Ambrose: I came to a realization not long ago; I’m very passionate about what I do. This is all I want to do. I obsess over little things and I look ten steps ahead. And if it was up to me things would be planned out long in advance. I’m constantly plotting ahead like that. The reality is the WWE is this crazy world that’s constantly changing. You can’t prepare for tomorrow. The Pay Per View match already changed on us. You’re wrestling John Cena at the Pay Per View. Then I walk in Monday and we’re wrestling tonight. Things change like the wind. You’ve just got to take it one day at a time. And I could get hit by a bus tomorrow.

Holmes: You mentioned that you’re not anybody’s favorite. But if you listen to the audience, it sounds like you’re becoming a lot of people’s favorite. Are you ready for Dean Ambrose: Mr. Popular?
Ambrose: If that happened? Cool, man. It’s cool when people dig what you’re doing. I’m the kind of guy that thrives on negativity. That’s the kind of thing that has fueled me for my entire career. From the basement, to the gutter, to where I am today it’s been like that. The hatred of everyone and everything just spewing out. I’m older now though, I’m a little bit of a grown up. In any case, I never had a vision of being liked by so many people in the WWE Universe…oh…I can’t believe I just said that.
Holmes: (Laughs)
Ambrose: (Laughs) It’s so big and it reaches so many people. You’re meeting people and they bought all your shirts and they say you’ve really made a positive change in their life. And I’m like, “What? I’m just wrestling, man.” But people use you for inspiration to get through sickness or to do whatever. To me, it’s really cool. It makes you feel like you’ve accomplished a lot more, which is a new thing for me to accept any kind of praise. It’s not bad to be so popular. It could go away at any moment.
Holmes: You could get hit by a bus tomorrow.

Holmes: For the first time in a long time, there isn’t a defending WWE Champion who’s appearing at all of the major events. Does Brock Lesnar having the title upset people?
Ambrose: Every show, and we run a lot of them, doesn’t have to have a world championship match on it. Every “Monday Night Raw” shouldn’t have a world championship match. But, the champion not appearing at all? To me, it’s not nearly as big of a thing…I equate it back to the traveling world champions of the 70s or previous eras. You’re not going to see a world title match every week. I honestly think we give away too much stuff. We give away a lot of wrestling on TV and there’s so much time to fill. In a three-hour show, Brock Lesnar could really be used. I’m making up my answers as I go along here.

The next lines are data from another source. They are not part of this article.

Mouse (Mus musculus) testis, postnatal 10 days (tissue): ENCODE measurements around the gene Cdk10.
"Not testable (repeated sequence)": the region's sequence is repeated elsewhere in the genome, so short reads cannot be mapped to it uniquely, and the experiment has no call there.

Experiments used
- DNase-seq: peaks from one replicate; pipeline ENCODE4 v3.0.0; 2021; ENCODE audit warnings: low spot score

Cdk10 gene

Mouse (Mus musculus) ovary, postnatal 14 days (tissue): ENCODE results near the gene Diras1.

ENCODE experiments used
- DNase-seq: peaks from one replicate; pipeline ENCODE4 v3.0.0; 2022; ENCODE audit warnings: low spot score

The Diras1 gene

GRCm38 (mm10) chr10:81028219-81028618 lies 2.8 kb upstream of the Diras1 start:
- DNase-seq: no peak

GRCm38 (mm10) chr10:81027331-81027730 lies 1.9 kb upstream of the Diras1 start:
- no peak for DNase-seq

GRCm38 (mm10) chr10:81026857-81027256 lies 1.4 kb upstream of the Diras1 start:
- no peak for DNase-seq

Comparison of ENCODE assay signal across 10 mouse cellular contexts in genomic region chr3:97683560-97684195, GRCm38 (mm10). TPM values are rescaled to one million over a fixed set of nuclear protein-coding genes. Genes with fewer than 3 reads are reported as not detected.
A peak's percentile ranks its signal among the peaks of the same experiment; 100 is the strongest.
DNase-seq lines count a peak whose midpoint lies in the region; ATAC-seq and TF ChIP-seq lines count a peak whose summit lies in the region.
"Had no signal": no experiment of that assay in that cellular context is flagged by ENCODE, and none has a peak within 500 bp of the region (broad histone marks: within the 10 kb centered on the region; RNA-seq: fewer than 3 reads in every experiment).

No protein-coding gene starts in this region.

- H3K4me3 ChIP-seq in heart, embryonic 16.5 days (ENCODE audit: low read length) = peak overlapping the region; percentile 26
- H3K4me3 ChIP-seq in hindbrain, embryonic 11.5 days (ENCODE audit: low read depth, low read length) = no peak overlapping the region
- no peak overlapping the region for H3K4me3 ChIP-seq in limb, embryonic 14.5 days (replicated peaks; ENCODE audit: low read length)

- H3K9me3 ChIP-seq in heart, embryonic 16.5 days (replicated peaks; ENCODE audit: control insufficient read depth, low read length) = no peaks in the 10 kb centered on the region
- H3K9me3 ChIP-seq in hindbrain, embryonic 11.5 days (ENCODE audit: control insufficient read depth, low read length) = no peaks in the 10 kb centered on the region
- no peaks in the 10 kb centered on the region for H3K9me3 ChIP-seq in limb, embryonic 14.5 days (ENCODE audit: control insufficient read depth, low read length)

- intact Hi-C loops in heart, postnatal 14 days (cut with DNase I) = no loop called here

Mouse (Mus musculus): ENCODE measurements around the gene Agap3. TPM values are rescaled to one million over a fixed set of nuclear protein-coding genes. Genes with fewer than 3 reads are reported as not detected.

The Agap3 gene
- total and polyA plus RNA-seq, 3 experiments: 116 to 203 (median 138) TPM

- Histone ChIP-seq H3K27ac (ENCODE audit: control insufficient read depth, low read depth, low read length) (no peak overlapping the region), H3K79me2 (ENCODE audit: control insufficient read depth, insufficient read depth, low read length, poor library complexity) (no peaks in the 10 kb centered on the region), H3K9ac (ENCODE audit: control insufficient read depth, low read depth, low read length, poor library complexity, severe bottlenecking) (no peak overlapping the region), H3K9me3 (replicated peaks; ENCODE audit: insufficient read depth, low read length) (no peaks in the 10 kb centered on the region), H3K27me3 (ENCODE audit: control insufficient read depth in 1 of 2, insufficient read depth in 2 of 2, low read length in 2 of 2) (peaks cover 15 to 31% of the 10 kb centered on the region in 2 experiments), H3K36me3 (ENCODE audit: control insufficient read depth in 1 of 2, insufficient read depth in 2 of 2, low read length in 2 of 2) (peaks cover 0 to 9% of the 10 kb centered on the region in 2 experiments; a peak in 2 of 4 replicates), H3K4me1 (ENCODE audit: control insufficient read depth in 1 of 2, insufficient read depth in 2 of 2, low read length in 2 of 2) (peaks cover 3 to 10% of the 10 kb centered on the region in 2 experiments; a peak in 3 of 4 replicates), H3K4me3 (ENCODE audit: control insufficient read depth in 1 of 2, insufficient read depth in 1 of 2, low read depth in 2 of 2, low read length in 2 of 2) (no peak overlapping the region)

Holmes: As you’re supposed to.
Ambrose: You’re not going to see him much. He took the belt back to his castle and he locked it up in the attic. You’ve got to go a long way to get a championship match with him.

Holmes: We’re seeing a lot of new faces with the integration of the developmental program NXT. What’s the process like where you go from being a guy signed into company to making the big show as a WWE Superstar?
Ambrose: For me, it was much different than the guys today. I’m not familiar with the NXT process now. I was never on NXT television. I was an FCW guy. A Doctor Tom (Pritchard) era guy. It’s great now, they’ve got the Full Sail TV. NXT is like the most amazing opportunity. We were in this warehouse in Florida. We were locked away like the ugly stepchildren of WWE. It really pissed us off. It gave us this chip on our shoulders. We were like alright, “We can put on a better product than the main roster can. Screw them all.” We were putting on matches in developmental that were on par with anything that was on WWE television. For us, we were down there just sitting, chilling, training, making towns, learning. We were waiting. It can be a frustrating process. Just the wait. But, if you’re smart you take that time to learn, to ask questions. Nobody is perfect and you can always learn something.
Holmes: Who were you learning from?
Ambrose: Joey Mercury is like Yoda to me. He’s a guy who can really pick something apart and give you five ways to make it better in two seconds. He’ll always have good ideas. I always have crazy ideas. I’ll bounce them by Joey first and he’ll instantly call me out on something stupid. He’ll rein me in a little bit.

Holmes: What’s this I’m hearing about Dean Ambrose: Movie Star?
Ambrose: Yeah, they came to me and were like, “WWE Studios, we’ve got an opportunity for you.” And I said, “You want me to be in a movie? Get outta here! Yeah, I’ll do that!” I thought I’d just be a background bit player. I’d get to rest my body and be an extra in a movie. Then I found out I was the lead character. And my exact words to the studio guy was, “You realize I’m completely unqualified for this, right? I don’t know if somebody lied to you or what, but I’ve never acted before. I don’t know how a movie set works. I’ve never been on the set for a freaking Dunkin’ Donuts commercial.” It’s called “Lockdown” and it was a cool learning experience.

Holmes: So, say someone’s on the fence about ordering Hell in a Cell. Talk them into it.
Ambrose: You’re going to see one of the most outrageous spectacles of hatred and intensity when Dean Ambrose and Seth Ambrose finally get at each other. I promise you’re going to see something you’ve never seen before.

WWE’s Paul Heyman on Ryback: ‘Nobody Can Be Undefeated Forever’

October 25, 2012

Paul Heyman (THQ)

I don’t know if the Paul Heyman/CM Punk dynamic would work on screen. I don’t need a mouthpiece.” – CM Punk (August 17, 2012)

The Straight-Edge Superstar is right, he doesn’t need a mouthpiece. But he’s certainly benefiting from having a conniving advocate who lurks in the background.